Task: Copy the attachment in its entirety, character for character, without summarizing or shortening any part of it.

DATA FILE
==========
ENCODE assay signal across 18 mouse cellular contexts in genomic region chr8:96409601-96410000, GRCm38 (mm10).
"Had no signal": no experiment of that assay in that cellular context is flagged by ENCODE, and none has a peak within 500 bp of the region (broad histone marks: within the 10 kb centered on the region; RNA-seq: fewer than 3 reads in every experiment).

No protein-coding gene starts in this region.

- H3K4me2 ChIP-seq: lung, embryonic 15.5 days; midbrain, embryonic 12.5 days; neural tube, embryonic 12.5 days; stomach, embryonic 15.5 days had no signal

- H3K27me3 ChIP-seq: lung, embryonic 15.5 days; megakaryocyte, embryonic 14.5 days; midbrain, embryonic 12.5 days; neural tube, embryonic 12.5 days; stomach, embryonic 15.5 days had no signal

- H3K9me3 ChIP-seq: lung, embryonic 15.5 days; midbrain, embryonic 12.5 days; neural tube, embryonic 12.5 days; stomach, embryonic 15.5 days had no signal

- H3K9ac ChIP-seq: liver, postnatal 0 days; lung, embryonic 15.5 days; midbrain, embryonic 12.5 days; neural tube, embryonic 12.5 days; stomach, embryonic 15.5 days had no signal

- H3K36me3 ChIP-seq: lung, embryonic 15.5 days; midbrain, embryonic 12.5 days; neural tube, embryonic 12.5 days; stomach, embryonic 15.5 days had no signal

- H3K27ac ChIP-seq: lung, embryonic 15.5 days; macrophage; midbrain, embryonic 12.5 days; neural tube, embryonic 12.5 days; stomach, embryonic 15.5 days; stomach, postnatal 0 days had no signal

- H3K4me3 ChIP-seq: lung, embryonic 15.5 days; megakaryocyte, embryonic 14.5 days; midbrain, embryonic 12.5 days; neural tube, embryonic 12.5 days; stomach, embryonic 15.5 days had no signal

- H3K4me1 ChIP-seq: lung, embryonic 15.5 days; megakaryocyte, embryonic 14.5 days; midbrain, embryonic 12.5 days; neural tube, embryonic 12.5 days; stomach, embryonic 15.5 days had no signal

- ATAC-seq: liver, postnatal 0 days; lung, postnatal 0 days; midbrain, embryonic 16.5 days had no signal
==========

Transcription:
ENCODE assay signal across 18 mouse cellular contexts in genomic region chr8:96409601-96410000, GRCm38 (mm10).
"Had no signal": no experiment of that assay in that cellular context is flagged by ENCODE, and none has a peak within 500 bp of the region (broad histone marks: within the 10 kb centered on the region; RNA-seq: fewer than 3 reads in every experiment).

No protein-coding gene starts in this region.

- H3K4me2 ChIP-seq: lung, embryonic 15.5 days; midbrain, embryonic 12.5 days; neural tube, embryonic 12.5 days; stomach, embryonic 15.5 days had no signal

- H3K27me3 ChIP-seq: lung, embryonic 15.5 days; megakaryocyte, embryonic 14.5 days; midbrain, embryonic 12.5 days; neural tube, embryonic 12.5 days; stomach, embryonic 15.5 days had no signal

- H3K9me3 ChIP-seq: lung, embryonic 15.5 days; midbrain, embryonic 12.5 days; neural tube, embryonic 12.5 days; stomach, embryonic 15.5 days had no signal

- H3K9ac ChIP-seq: liver, postnatal 0 days; lung, embryonic 15.5 days; midbrain, embryonic 12.5 days; neural tube, embryonic 12.5 days; stomach, embryonic 15.5 days had no signal

- H3K36me3 ChIP-seq: lung, embryonic 15.5 days; midbrain, embryonic 12.5 days; neural tube, embryonic 12.5 days; stomach, embryonic 15.5 days had no signal

- H3K27ac ChIP-seq: lung, embryonic 15.5 days; macrophage; midbrain, embryonic 12.5 days; neural tube, embryonic 12.5 days; stomach, embryonic 15.5 days; stomach, postnatal 0 days had no signal

- H3K4me3 ChIP-seq: lung, embryonic 15.5 days; megakaryocyte, embryonic 14.5 days; midbrain, embryonic 12.5 days; neural tube, embryonic 12.5 days; stomach, embryonic 15.5 days had no signal

- H3K4me1 ChIP-seq: lung, embryonic 15.5 days; megakaryocyte, embryonic 14.5 days; midbrain, embryonic 12.5 days; neural tube, embryonic 12.5 days; stomach, embryonic 15.5 days had no signal

- ATAC-seq: liver, postnatal 0 days; lung, postnatal 0 days; midbrain, embryonic 16.5 days had no signal